• After being heavily rumored as top targets, Mets RHP Noah Syndergaard and Giants LHP Madison Bumgarner are still members of their longtime teams.
  • The Boston Red Sox, whose bullpen has blown 18 saves, made no moves to improve its relief core, to the amazement of the team’s fanbase.
  • The New York Yankees were thought to be Syndergaard’s top suitor, but the team did not acquire any starting pitching to aid Aaron Boone’s struggling rotation.

What was the biggest move of the deadline this year? Be sure to let us know on Twitter @HomeRunDaily.

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American League

Athletics Acquire Tanner Roark

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Tanner Roark

The Oakland Athletics have acquired right hander Tanner Roark from the Cincinnati Reds, according to The Athletic’s Ken Rosenthal.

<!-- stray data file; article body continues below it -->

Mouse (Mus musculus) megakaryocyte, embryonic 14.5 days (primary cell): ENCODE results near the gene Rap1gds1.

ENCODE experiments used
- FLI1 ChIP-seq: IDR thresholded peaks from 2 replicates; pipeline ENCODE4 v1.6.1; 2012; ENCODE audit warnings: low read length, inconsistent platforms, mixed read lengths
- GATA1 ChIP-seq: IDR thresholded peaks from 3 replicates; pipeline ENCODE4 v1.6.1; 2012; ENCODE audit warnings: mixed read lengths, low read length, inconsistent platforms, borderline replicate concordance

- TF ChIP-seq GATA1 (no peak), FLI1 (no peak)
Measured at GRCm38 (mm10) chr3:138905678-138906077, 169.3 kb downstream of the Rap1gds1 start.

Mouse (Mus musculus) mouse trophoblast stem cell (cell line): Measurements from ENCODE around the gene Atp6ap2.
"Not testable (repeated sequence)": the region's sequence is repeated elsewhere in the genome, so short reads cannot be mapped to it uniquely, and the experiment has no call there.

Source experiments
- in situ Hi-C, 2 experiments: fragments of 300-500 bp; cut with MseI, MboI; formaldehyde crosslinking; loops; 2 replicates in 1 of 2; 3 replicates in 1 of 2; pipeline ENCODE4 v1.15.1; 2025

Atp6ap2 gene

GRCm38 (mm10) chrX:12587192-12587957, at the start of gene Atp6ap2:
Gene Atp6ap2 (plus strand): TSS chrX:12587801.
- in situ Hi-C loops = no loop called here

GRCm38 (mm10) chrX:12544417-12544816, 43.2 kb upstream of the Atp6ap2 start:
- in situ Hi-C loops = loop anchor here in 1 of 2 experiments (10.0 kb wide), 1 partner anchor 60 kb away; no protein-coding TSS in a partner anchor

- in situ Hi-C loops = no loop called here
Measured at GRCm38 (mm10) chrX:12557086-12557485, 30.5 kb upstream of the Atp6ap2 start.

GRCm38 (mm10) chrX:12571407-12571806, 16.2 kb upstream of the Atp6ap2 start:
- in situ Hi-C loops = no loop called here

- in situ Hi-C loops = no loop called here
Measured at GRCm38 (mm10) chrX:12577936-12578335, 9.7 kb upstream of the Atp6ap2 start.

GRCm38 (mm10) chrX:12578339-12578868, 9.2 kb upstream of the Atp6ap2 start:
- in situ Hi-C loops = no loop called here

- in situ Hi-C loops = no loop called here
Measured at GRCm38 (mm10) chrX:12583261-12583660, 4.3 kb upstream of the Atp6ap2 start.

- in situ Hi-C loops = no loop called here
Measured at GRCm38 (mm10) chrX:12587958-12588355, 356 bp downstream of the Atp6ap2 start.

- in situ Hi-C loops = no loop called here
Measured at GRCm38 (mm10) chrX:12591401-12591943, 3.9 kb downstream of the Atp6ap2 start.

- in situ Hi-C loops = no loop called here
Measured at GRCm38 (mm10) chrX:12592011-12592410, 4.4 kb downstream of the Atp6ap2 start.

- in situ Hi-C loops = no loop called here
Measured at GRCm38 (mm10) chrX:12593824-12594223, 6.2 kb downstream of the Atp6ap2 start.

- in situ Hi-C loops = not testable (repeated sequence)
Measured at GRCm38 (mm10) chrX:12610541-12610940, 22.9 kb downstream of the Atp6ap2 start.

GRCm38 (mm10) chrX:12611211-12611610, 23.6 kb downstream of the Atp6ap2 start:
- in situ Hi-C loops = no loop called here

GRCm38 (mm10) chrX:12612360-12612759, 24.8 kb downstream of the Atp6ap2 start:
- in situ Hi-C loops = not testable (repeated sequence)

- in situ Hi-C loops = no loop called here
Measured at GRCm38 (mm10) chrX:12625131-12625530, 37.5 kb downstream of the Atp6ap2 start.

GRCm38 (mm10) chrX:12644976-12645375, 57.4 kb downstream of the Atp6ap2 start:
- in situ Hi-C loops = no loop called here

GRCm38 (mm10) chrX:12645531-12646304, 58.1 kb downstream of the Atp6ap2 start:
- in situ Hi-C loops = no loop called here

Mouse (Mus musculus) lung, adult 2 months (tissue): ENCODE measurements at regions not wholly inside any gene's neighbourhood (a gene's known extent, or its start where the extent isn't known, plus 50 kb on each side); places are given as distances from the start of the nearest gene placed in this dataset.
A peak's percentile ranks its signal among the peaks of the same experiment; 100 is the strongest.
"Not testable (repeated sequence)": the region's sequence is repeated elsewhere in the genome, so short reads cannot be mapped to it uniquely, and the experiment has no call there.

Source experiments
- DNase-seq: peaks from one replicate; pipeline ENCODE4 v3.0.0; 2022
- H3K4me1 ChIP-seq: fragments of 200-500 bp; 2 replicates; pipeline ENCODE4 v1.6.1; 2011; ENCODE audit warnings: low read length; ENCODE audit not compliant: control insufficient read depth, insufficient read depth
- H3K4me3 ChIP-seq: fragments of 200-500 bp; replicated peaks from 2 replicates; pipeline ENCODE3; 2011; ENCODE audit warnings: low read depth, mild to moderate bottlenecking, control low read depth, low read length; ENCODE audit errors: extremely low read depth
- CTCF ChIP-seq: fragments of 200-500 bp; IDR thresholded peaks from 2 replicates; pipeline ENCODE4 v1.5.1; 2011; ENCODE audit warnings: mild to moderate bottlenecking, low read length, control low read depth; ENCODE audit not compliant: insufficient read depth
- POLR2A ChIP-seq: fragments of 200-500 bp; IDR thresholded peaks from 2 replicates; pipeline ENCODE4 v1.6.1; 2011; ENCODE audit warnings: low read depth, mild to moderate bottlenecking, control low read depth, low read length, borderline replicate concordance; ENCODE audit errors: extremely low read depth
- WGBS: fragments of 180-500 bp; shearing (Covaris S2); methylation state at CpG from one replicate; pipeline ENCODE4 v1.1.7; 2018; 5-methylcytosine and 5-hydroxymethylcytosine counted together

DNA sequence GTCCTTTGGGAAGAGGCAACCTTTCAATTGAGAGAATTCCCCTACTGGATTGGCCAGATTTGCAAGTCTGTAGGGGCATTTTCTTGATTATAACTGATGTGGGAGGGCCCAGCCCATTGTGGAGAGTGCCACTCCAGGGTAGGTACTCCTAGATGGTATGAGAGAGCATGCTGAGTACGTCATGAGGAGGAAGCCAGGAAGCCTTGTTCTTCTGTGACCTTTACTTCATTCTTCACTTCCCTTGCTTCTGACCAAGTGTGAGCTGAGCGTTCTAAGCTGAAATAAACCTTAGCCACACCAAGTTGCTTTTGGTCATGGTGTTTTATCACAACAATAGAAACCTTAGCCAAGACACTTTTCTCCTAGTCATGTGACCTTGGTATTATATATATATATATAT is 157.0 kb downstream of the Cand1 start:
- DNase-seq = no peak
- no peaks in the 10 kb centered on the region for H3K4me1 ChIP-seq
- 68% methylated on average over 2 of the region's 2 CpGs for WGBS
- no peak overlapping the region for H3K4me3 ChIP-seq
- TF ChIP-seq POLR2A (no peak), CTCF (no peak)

As part of the deal, outfielder Jamerson Hannah will be heading to Cincinnati, according to MLB Network’s Jon Heyman.

According to the San Francisco Chronicle’s Susan Slusser, the Reds will pick up $2.1 million of Roark’s remaining salary.

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American League

Astros Acquire Martin Maldonado

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Martin Maldonado

The Houston Astros have acquired veteran catcher Martin Maldonado from the Chicago Cubs, according to The Athletic’s Ken Rosenthal.

As part of the deal, outfielder/second baseman Tony Kemp will be heading to the Cubs, according to the Houston Chronicle’s Chandler Rome.

Maldonado has posted a .217/.285/.349 slash line this season.